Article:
Jean-Luc Nancy’s The Inoperative Community , a collection of writings first published in 1985 and 1986, suggests an understanding of community as irreducibly linked to finitude. Alongside this, he advocates a redefinition of the project of revolutionary communism. This endeavor draws equally on the writings on communication of Georges Bataille and the insistence on finitude found in Martin Heidegger. First, we should recapitulate Nancy’s argument in order to determine his presentation of a novel politics as well as the links and (...)
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  36.  42
    Floridi’s Fourth Revolution and the Demise of Ethics.Michael Byron - 2010 - Knowledge, Technology & Policy 23 (1-2):135-147.
    Luciano Floridi has proposed that we are on the cusp of a fourth revolution in human self-understanding. The information revolution with its prospect of digitally enhancing human beings opens the door to engineering human nature. Floridi has emphasized the importance of making this transition as ethically smooth as possible. He is quite right to worry about ethics after the fourth revolution. The coming revolution, if it unfolds as he envisions, spells the demise of traditional ethical theorizing.
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  37.  41
    Mathematics, The Computer Revolution and the Real World.James Franklin - 1988 - Philosophica 42:79-92.
    The philosophy of mathematics has largely abandoned foundational studies, but is still fixated on theorem proving, logic and number theory, and on whether mathematical knowledge is certain. That is not what mathematics looks like to, say, a knot theorist or an industrial mathematical modeller. The "computer revolution" shows that mathematics is a much more direct study of the world, especially its structural aspects.
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  38. When Did the" Copernican" Revolution Become a Scientific Revolution?A. Ule - 2005 - Filozofski Vestnik 26 (1):29 - +.
    We have to distinguish between the scientific revolution which was bound on the work of Copernicus and the cultural-ideological changes that have accompanied and framed this revolution. The "Copernican" revolution was in the beginning a constituent of cultural and ideological changes at the end of Renaissance but it became a scientific revolution only with Galilei and Kepler. This was the first scientific revolution which inagurated the internal dynamics of the scientific development. A necessary condition of (...)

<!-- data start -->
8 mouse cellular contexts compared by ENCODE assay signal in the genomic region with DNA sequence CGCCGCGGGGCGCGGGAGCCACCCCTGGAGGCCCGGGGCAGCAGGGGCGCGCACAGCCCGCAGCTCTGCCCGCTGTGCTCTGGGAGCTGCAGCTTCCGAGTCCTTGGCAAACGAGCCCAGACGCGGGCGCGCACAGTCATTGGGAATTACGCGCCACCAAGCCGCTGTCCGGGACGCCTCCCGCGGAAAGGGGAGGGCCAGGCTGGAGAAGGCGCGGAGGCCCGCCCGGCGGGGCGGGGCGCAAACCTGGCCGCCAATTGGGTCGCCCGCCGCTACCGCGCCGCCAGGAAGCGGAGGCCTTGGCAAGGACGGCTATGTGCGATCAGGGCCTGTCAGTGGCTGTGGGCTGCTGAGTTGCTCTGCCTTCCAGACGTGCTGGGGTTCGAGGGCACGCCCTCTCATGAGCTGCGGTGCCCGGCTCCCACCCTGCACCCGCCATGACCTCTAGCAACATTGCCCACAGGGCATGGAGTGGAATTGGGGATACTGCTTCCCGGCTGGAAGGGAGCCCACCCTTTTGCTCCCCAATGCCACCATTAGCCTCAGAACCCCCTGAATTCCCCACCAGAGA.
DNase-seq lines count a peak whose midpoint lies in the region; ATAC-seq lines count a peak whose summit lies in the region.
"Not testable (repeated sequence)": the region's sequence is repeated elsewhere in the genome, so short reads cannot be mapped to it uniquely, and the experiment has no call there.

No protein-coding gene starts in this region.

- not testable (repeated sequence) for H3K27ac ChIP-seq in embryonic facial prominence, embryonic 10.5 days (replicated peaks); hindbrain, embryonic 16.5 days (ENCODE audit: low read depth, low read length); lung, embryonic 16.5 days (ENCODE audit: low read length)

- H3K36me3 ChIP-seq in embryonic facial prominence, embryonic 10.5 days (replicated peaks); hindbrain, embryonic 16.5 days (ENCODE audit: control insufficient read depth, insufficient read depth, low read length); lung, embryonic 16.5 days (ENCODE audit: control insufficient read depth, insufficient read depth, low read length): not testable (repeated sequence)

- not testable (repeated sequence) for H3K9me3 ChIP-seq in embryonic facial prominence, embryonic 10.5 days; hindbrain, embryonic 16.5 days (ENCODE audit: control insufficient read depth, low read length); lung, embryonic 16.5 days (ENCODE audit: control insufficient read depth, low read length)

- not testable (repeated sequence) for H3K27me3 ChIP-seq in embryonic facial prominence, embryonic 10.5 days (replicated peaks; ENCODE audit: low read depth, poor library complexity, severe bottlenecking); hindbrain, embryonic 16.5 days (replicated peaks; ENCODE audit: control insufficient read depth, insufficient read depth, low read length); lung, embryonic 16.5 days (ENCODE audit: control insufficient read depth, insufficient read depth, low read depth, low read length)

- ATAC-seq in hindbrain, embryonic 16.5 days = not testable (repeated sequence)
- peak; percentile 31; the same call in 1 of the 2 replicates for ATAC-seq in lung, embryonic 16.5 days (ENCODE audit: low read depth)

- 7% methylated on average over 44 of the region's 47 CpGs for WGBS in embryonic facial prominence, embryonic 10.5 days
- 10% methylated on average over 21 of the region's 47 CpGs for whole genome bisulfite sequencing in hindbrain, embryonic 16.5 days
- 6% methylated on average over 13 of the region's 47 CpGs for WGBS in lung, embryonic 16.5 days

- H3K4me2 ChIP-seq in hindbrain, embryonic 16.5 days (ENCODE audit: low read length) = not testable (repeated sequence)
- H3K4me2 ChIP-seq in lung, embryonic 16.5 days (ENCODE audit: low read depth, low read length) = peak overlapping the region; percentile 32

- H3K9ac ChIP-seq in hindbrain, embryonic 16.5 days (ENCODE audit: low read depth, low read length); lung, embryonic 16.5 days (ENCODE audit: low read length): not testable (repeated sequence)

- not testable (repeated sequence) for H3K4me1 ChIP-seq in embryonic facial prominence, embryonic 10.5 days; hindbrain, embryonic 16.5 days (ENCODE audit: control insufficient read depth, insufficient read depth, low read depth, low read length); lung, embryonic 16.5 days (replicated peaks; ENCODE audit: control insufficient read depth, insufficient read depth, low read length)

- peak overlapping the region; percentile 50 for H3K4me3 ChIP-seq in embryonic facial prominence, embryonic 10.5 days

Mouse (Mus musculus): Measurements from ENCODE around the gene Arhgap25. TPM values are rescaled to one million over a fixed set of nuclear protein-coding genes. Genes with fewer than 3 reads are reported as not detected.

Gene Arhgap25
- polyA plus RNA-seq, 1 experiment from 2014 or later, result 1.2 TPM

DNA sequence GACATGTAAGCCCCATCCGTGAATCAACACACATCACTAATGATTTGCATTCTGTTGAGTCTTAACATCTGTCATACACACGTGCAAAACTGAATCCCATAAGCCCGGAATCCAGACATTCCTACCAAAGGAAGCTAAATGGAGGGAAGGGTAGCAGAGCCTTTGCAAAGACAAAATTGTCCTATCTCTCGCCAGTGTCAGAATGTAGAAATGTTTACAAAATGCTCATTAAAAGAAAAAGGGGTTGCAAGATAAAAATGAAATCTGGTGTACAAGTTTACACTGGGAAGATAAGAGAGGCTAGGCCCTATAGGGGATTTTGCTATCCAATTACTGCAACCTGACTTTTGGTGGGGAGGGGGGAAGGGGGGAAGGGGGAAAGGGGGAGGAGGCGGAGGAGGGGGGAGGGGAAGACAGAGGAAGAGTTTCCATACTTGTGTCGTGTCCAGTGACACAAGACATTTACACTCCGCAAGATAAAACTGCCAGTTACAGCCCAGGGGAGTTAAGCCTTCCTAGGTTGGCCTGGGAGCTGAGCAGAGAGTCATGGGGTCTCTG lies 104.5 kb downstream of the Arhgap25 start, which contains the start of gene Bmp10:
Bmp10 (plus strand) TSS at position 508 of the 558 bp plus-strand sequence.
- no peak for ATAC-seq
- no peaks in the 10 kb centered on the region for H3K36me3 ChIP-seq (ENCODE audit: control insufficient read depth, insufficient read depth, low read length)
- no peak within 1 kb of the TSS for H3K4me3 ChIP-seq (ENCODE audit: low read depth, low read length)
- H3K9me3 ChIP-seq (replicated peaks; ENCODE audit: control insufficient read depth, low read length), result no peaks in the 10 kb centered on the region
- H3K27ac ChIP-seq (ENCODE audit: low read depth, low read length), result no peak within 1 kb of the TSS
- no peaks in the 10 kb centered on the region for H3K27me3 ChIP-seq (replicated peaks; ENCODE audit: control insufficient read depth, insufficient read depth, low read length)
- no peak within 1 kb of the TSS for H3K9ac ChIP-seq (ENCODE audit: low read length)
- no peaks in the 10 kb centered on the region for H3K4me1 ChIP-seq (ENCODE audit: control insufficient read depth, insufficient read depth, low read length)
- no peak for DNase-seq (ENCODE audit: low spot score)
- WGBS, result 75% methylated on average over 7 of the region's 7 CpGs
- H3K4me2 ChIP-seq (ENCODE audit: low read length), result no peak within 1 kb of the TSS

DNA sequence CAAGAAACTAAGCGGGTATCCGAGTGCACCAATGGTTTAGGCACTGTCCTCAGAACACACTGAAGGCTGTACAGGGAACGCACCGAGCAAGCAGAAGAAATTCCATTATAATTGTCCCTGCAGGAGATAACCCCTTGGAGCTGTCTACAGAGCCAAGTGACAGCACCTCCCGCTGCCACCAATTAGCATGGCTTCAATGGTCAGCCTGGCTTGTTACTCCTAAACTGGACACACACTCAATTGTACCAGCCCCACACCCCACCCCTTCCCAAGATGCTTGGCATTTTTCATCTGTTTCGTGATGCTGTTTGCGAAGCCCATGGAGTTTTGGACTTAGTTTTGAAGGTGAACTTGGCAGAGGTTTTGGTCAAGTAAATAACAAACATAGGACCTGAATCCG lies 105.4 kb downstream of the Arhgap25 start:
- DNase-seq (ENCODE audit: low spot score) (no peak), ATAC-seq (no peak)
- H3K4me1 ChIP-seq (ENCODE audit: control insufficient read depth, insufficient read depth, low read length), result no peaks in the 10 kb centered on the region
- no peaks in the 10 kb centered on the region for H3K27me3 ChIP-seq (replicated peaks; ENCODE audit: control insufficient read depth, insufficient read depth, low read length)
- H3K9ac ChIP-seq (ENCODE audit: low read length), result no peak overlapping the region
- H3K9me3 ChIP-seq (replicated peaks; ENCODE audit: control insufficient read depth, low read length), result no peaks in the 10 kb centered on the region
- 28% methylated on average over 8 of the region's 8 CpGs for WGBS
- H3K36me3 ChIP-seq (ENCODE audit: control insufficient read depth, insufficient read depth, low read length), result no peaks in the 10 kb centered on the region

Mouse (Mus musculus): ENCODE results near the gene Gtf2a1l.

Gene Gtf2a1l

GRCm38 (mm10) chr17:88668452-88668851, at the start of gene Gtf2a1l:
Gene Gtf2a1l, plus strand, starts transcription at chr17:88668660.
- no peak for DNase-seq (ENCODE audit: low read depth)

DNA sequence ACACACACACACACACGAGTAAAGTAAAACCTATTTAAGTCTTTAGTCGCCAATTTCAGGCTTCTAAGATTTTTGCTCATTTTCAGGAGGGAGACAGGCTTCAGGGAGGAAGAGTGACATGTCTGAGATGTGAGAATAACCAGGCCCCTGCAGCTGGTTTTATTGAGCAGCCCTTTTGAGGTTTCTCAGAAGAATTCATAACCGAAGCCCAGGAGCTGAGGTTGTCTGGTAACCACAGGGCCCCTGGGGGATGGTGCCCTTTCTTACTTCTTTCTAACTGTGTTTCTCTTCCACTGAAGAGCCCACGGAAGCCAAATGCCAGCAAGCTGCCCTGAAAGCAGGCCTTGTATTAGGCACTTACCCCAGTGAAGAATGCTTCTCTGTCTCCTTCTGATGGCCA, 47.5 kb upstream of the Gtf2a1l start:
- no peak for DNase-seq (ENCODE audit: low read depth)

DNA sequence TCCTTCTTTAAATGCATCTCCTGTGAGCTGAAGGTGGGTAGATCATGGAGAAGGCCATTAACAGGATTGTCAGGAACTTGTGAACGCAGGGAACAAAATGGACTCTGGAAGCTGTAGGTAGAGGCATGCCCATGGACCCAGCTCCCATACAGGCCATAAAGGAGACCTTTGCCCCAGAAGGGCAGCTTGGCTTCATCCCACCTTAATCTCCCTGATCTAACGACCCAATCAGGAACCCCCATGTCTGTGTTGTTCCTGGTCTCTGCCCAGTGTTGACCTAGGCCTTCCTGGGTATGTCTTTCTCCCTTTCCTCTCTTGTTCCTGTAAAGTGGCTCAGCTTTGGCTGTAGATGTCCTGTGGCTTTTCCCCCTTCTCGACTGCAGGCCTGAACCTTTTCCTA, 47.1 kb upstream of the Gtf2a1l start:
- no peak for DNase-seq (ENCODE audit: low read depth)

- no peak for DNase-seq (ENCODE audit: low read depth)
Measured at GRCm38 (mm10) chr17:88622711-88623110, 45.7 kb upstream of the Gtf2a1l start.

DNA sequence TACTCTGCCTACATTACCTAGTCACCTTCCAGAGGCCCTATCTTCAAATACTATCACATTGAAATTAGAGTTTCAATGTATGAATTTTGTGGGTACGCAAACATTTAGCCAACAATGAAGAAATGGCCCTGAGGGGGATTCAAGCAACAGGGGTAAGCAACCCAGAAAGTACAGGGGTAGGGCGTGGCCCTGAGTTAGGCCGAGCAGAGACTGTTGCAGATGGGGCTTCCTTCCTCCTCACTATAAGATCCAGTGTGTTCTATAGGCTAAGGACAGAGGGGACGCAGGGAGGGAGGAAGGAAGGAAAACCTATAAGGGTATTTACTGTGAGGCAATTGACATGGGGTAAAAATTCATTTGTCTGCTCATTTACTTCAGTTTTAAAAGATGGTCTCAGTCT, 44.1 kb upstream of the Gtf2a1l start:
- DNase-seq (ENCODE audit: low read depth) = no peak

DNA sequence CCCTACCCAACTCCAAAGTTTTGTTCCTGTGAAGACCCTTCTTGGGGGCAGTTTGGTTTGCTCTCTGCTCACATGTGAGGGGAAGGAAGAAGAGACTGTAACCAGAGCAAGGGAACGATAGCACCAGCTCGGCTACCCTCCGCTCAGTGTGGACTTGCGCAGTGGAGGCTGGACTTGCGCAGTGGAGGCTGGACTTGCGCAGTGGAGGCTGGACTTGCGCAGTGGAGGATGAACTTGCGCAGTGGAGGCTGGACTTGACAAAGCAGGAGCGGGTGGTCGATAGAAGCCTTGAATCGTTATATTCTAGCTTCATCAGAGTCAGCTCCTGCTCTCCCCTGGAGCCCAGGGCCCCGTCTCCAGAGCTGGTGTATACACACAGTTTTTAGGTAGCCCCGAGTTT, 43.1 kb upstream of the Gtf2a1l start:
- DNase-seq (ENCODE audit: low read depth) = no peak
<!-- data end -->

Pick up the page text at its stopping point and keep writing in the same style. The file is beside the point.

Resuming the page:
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  39.  11
    The Path Not Taken: French Industrialization in the Age of Revolution, 1750–1830, Jeff Horn, Cambridge, MA.: MIT Press, 2006. [REVIEW]Henry Heller - 2012 - Historical Materialism 20 (1):244-252.
    Eschewing a Marxist interpretation of the French Revolution, Jeff Horn’s work is nonetheless interesting in stressing the widespread prevalence of machine-breaking by workers in France as compared to England during industrialisation. Likewise notable is Horn’s argument that the resultant state-intervention forced France onto a path of industrialisation which differed from England’s and which has been underestimated. Breaking with the revisionist consensus, Horn further demonstrates that the effect of the Revolution was positive for French economic development. Refreshing in its (...)
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  40.  27
    "Otpor" - a Postmodern Faust: New Social Movement, the Tradition of Enlightened Reformism and the Electoral Revolution in Serbia.Slobodan Naumovic - 2006 - Filozofija I Društvo 2006 (31):147-194.
    Otpor is discussed in the text as a complex and contradictory new type of social movement, whose members attempted to contribute to the tradition of enlightened reform of social and political life in Serbia, simultaneously in a highly pragmatic and in a creative, possibly even irresponsible manner. After the introduction, analyzed are popular and media narratives on the characteristics of the movement, dilemmas concerning the founding of the movement and meaning of its key symbols, and the Faustian question of goals (...)
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  41.  17
    On the Significance of the Copernican Revolution: Transcendental Philosophy and the Object of Metaphysics.Michael J. Olson - 2018 - Con-Textos Kantianos 7:89-127.
    This paper argues that the famous passage that compares Kant’s efforts to reform metaphysics with his transcendental idealism to the earlier Copernican revolution in astronomy has a more systematic significance than many recognize. By examining the totality of Kant’s references to Copernicus, one can see that Kant’s analogy points to more than just a similar reversal of perspective. By situating Kant’s comments about Copernicus in relation to his understanding of the logic implicit in the great revolutions in mathematics and (...)
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  42.  34
    Victor D. Boantza: "Matter and Method in the Long Chemical Revolution". [REVIEW]John G. McEvoy - 2014 - Hyle: International Journal for Philosophy of Chemistry 20 (1):193-196.
    Book Review of Victor D. Boantza: Matter and Method in the Long Chemical Revolution, Ashgate 2013.
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  43.  6
    Elliptical Orbits and the Aristotelian Scientific Revolution.James Franklin - 2016 - Studia Neoaristotelica 13 (2):69-79.
    The Scientific Revolution was far from the anti-Aristotelian movement traditionally pictured. Its applied mathematics pursued by new means the Aristotelian ideal of science as knowledge by insight into necessary causes. Newton’s derivation of Kepler’s elliptical planetary orbits from the inverse square law of gravity is a central example.